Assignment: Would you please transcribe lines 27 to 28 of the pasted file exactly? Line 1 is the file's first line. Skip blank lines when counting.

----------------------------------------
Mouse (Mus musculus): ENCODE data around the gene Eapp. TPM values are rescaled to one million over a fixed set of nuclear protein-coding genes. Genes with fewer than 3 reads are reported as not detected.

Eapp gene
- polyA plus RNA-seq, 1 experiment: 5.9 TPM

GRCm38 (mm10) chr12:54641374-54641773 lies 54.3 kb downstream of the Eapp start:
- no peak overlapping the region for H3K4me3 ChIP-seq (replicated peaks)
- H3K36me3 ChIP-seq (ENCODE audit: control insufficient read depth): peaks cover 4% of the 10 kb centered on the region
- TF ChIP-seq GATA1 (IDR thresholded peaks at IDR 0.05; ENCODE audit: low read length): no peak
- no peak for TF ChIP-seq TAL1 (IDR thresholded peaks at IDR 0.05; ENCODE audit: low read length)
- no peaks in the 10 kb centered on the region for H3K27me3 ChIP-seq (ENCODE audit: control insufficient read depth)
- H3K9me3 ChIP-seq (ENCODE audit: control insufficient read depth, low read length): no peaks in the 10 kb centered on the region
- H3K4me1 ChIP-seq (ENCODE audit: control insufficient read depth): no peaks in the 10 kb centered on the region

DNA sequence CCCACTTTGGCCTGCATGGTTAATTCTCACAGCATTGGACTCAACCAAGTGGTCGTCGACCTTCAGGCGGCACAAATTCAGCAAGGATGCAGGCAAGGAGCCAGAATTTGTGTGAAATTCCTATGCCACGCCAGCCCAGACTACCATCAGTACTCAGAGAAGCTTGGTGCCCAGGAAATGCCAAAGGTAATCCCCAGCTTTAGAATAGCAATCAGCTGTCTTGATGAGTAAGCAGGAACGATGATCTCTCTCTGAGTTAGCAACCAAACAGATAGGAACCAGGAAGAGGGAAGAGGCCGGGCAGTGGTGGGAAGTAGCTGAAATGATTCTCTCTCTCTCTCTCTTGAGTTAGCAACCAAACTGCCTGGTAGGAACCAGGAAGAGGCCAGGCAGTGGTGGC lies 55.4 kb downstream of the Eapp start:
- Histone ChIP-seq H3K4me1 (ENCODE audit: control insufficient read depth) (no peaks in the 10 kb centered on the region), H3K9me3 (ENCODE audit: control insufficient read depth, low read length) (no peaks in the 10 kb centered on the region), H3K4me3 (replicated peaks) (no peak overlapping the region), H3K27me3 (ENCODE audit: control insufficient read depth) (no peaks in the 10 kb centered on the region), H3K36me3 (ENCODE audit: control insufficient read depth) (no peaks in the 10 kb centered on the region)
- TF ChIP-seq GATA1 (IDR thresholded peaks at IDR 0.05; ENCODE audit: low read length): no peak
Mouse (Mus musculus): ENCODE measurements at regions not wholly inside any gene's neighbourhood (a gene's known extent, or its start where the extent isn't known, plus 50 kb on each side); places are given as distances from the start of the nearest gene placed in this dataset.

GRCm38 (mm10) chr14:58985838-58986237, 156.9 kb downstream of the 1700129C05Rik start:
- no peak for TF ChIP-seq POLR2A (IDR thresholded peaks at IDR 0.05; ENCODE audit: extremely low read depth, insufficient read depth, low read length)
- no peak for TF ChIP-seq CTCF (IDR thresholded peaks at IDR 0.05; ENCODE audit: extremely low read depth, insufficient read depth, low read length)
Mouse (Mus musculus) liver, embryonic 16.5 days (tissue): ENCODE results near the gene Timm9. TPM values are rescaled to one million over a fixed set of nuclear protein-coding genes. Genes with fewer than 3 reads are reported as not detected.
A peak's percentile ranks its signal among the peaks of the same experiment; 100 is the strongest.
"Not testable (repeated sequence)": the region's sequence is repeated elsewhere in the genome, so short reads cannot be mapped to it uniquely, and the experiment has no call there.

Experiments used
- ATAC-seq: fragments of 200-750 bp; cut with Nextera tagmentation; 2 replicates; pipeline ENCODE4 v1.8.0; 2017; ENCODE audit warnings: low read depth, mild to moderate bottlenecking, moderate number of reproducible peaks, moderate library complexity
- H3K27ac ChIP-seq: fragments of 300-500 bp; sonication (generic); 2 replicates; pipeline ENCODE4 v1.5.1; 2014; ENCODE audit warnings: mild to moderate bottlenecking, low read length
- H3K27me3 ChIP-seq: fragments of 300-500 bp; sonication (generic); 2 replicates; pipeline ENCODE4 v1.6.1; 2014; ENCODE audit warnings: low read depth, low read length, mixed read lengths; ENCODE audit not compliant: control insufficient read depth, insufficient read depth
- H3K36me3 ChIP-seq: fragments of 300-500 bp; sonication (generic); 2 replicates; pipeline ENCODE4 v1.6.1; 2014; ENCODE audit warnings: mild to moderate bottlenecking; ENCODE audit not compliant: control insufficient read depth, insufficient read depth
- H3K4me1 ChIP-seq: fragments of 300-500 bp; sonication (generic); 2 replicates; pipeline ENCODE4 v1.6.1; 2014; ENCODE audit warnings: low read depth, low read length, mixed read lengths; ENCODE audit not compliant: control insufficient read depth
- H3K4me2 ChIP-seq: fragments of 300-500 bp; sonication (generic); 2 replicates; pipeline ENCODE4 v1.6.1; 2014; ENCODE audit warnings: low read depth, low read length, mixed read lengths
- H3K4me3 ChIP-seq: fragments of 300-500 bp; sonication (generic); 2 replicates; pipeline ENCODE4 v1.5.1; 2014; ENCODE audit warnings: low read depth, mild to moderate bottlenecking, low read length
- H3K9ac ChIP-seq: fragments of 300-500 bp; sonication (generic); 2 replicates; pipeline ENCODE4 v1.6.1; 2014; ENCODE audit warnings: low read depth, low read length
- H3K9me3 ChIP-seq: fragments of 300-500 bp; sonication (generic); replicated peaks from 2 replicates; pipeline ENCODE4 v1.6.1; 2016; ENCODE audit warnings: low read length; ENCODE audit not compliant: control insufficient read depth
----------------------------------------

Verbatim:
- H3K4me1 ChIP-seq: fragments of 300-500 bp; sonication (generic); 2 replicates; pipeline ENCODE4 v1.6.1; 2014; ENCODE audit warnings: low read depth, low read length, mixed read lengths; ENCODE audit not compliant: control insufficient read depth
- H3K4me2 ChIP-seq: fragments of 300-500 bp; sonication (generic); 2 replicates; pipeline ENCODE4 v1.6.1; 2014; ENCODE audit warnings: low read depth, low read length, mixed read lengths